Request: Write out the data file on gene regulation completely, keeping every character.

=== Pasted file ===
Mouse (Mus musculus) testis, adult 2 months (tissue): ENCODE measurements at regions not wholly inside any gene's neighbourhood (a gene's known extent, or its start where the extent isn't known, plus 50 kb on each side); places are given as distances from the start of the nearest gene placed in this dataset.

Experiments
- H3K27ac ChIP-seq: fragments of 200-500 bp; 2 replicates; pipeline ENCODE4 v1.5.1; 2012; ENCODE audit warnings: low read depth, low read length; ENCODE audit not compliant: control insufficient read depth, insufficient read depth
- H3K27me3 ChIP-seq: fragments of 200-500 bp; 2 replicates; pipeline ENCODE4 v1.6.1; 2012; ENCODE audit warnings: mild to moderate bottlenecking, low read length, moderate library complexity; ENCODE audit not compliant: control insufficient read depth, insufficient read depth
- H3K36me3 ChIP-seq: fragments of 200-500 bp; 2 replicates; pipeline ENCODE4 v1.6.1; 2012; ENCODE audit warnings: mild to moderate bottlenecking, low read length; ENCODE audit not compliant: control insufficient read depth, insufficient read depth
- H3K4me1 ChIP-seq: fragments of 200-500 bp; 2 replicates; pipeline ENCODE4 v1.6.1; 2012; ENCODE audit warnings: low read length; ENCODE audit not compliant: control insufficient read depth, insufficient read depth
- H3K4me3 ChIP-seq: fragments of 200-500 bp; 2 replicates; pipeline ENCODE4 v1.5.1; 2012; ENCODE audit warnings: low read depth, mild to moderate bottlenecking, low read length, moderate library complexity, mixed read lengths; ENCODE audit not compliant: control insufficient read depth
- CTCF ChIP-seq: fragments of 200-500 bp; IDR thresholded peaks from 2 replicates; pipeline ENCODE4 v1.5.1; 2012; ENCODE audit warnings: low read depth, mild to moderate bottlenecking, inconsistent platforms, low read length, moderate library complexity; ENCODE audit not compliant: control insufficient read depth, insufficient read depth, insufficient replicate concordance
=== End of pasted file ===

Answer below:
Mouse (Mus musculus) testis, adult 2 months (tissue): ENCODE measurements at regions not wholly inside any gene's neighbourhood (a gene's known extent, or its start where the extent isn't known, plus 50 kb on each side); places are given as distances from the start of the nearest gene placed in this dataset.

Experiments
- H3K27ac ChIP-seq: fragments of 200-500 bp; 2 replicates; pipeline ENCODE4 v1.5.1; 2012; ENCODE audit warnings: low read depth, low read length; ENCODE audit not compliant: control insufficient read depth, insufficient read depth
- H3K27me3 ChIP-seq: fragments of 200-500 bp; 2 replicates; pipeline ENCODE4 v1.6.1; 2012; ENCODE audit warnings: mild to moderate bottlenecking, low read length, moderate library complexity; ENCODE audit not compliant: control insufficient read depth, insufficient read depth
- H3K36me3 ChIP-seq: fragments of 200-500 bp; 2 replicates; pipeline ENCODE4 v1.6.1; 2012; ENCODE audit warnings: mild to moderate bottlenecking, low read length; ENCODE audit not compliant: control insufficient read depth, insufficient read depth
- H3K4me1 ChIP-seq: fragments of 200-500 bp; 2 replicates; pipeline ENCODE4 v1.6.1; 2012; ENCODE audit warnings: low read length; ENCODE audit not compliant: control insufficient read depth, insufficient read depth
- H3K4me3 ChIP-seq: fragments of 200-500 bp; 2 replicates; pipeline ENCODE4 v1.5.1; 2012; ENCODE audit warnings: low read depth, mild to moderate bottlenecking, low read length, moderate library complexity, mixed read lengths; ENCODE audit not compliant: control insufficient read depth
- CTCF ChIP-seq: fragments of 200-500 bp; IDR thresholded peaks from 2 replicates; pipeline ENCODE4 v1.5.1; 2012; ENCODE audit warnings: low read depth, mild to moderate bottlenecking, inconsistent platforms, low read length, moderate library complexity; ENCODE audit not compliant: control insufficient read depth, insufficient read depth, insufficient replicate concordance